In a voxel-wise analysis of CBF, the treatment group had significantly larger training-induced increases in perfusion than controls in right inferior frontal cortex (IFC; peak voxel MNI coordinates: 40, 48, −15; Figure 1 A). Mean perfusion values extracted from this cluster increased from 42.6 to 59.2 ml/100 g tissue/min for the treatment group, and decreased slightly for the control group, from 58.1 to 54.2 ml/100 g tissue/min (Figure 1 B).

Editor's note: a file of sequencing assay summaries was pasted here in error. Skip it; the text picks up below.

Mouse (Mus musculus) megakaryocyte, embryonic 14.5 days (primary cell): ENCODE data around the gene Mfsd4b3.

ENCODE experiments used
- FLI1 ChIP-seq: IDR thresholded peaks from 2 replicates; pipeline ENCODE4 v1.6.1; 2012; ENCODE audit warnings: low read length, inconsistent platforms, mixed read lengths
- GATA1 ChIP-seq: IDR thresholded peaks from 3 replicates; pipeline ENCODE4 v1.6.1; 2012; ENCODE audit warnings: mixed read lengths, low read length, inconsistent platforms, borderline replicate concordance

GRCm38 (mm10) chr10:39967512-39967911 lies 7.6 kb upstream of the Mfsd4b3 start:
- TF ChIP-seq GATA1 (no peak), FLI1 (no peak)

Figure 1. Training-related changes in resting CBF. Whole-brain voxel-wise analysis of training-induced changes in CBF indicated that the treatment program produced larger increases in CBF to the right inferior prefrontal cortex than the control program (A). Quantitative perfusion values extracted from the region shown in (A) increased from 43.6 to 59.2 ml/100 g/min for the treatment group and decreased slightly, from 58.1 to 54.2 ml/100 g/min for the control group (B). There were no significant changes in GM volume in this region for either the treatment group or controls (C).